Computer science: when a relative path stops working

Self-tutoring about computer science: the tutor shares a recent discovery.

I’ve been using a directory structure in a new context that doesn’t seem to recognize relative paths. For instance, let’s imagine the directory structure

From dir3, the link

./the_file.txt

used to lead to the_file.txt. Yet now, it doesn’t.

So now, /dir0/dir3/the_file.txt is needed to access the_file.txt in dir3.

HTH:)

unix.stackexchange.com

Jack of Oracle Tutoring by Jack and Diane, Campbell River, BC.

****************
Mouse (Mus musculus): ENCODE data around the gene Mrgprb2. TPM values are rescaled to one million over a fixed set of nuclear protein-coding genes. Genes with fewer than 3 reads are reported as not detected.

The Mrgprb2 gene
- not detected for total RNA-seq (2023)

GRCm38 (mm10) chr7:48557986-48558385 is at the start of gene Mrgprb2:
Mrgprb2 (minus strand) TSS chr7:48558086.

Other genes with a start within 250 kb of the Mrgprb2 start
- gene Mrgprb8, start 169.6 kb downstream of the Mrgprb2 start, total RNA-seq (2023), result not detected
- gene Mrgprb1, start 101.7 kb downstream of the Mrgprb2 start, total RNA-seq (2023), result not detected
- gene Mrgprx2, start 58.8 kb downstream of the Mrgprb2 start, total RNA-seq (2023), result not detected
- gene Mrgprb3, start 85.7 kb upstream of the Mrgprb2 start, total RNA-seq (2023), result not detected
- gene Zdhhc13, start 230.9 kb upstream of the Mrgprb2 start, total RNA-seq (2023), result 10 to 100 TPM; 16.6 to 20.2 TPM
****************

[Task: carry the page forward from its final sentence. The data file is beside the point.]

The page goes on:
Windows: file permissions: what does Bypass Traverse Checking mean?

Researching file permissions can mean self-tutoring. The tutor relays the idea of Bypass Traverse Checking.

Bypass Traverse Checking (file permission)

This permission allows a user to access a specific file that is not protected, but which resides in a folder the user does not have clearance to examine.

Under the Bypass Traverse Checking permission, the user can navigate to that specific file by its full path designation, without the operating system checking the user’s clearance regarding the containing folder. However, without the necessary clearance, the user cannot simply enter the folder.

Source:

www.pcreview.co.uk

docs.microsoft.com

Jack of Oracle Tutoring by Jack and Diane, Campbell River, BC.